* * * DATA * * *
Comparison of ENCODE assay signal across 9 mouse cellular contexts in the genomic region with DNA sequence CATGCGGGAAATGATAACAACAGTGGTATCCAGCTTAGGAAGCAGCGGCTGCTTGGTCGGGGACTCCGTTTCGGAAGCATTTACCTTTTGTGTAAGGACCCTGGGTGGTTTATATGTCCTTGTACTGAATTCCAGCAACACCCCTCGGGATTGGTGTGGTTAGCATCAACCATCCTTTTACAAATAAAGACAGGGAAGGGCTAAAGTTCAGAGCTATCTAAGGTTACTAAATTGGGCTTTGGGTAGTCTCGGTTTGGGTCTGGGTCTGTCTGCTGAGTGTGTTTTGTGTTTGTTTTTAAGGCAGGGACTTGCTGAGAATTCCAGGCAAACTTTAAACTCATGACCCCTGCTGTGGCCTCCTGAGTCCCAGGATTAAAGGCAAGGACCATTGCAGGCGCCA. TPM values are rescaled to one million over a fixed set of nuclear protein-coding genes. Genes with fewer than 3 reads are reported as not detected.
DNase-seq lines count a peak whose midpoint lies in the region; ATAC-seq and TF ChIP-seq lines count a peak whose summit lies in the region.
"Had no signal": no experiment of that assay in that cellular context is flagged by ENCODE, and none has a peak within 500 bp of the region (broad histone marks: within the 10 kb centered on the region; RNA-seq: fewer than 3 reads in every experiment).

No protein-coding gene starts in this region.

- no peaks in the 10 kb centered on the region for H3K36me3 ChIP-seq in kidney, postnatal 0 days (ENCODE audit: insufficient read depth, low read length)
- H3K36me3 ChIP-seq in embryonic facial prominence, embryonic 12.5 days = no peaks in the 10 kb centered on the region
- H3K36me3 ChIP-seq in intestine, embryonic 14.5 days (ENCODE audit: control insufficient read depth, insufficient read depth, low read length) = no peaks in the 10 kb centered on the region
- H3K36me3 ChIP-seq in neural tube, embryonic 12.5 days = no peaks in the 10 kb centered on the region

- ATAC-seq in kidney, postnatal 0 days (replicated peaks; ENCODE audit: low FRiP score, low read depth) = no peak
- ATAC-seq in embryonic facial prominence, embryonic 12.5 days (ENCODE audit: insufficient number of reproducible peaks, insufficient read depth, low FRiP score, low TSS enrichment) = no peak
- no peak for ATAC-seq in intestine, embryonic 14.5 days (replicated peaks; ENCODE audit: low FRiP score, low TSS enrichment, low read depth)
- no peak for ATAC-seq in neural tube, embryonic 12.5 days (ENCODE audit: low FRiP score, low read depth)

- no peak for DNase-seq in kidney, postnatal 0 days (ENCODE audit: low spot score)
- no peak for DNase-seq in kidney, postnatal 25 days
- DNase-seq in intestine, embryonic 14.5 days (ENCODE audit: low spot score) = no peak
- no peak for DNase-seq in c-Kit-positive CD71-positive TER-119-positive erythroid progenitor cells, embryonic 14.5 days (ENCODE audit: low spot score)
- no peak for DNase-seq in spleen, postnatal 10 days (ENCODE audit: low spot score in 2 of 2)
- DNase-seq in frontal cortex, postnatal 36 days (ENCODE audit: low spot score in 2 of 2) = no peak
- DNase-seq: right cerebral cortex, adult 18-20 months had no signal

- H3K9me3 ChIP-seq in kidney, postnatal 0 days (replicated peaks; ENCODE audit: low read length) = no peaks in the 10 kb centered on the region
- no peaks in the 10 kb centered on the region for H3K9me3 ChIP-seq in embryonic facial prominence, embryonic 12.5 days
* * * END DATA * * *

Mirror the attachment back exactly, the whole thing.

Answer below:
Comparison of ENCODE assay signal across 9 mouse cellular contexts in the genomic region with DNA sequence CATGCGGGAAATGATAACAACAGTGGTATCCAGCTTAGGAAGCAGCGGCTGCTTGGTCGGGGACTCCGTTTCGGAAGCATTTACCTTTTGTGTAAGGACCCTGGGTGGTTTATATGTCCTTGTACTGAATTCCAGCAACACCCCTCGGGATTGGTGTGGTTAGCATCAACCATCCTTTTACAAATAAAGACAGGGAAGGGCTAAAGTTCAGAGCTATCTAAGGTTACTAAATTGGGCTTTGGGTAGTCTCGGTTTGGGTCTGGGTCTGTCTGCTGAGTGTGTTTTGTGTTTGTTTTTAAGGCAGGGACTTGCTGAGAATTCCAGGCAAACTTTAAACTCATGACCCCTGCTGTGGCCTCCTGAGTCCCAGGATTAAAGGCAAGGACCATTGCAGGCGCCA. TPM values are rescaled to one million over a fixed set of nuclear protein-coding genes. Genes with fewer than 3 reads are reported as not detected.
DNase-seq lines count a peak whose midpoint lies in the region; ATAC-seq and TF ChIP-seq lines count a peak whose summit lies in the region.
"Had no signal": no experiment of that assay in that cellular context is flagged by ENCODE, and none has a peak within 500 bp of the region (broad histone marks: within the 10 kb centered on the region; RNA-seq: fewer than 3 reads in every experiment).

No protein-coding gene starts in this region.

- no peaks in the 10 kb centered on the region for H3K36me3 ChIP-seq in kidney, postnatal 0 days (ENCODE audit: insufficient read depth, low read length)
- H3K36me3 ChIP-seq in embryonic facial prominence, embryonic 12.5 days = no peaks in the 10 kb centered on the region
- H3K36me3 ChIP-seq in intestine, embryonic 14.5 days (ENCODE audit: control insufficient read depth, insufficient read depth, low read length) = no peaks in the 10 kb centered on the region
- H3K36me3 ChIP-seq in neural tube, embryonic 12.5 days = no peaks in the 10 kb centered on the region

- ATAC-seq in kidney, postnatal 0 days (replicated peaks; ENCODE audit: low FRiP score, low read depth) = no peak
- ATAC-seq in embryonic facial prominence, embryonic 12.5 days (ENCODE audit: insufficient number of reproducible peaks, insufficient read depth, low FRiP score, low TSS enrichment) = no peak
- no peak for ATAC-seq in intestine, embryonic 14.5 days (replicated peaks; ENCODE audit: low FRiP score, low TSS enrichment, low read depth)
- no peak for ATAC-seq in neural tube, embryonic 12.5 days (ENCODE audit: low FRiP score, low read depth)

- no peak for DNase-seq in kidney, postnatal 0 days (ENCODE audit: low spot score)
- no peak for DNase-seq in kidney, postnatal 25 days
- DNase-seq in intestine, embryonic 14.5 days (ENCODE audit: low spot score) = no peak
- no peak for DNase-seq in c-Kit-positive CD71-positive TER-119-positive erythroid progenitor cells, embryonic 14.5 days (ENCODE audit: low spot score)
- no peak for DNase-seq in spleen, postnatal 10 days (ENCODE audit: low spot score in 2 of 2)
- DNase-seq in frontal cortex, postnatal 36 days (ENCODE audit: low spot score in 2 of 2) = no peak
- DNase-seq: right cerebral cortex, adult 18-20 months had no signal

- H3K9me3 ChIP-seq in kidney, postnatal 0 days (replicated peaks; ENCODE audit: low read length) = no peaks in the 10 kb centered on the region
- no peaks in the 10 kb centered on the region for H3K9me3 ChIP-seq in embryonic facial prominence, embryonic 12.5 days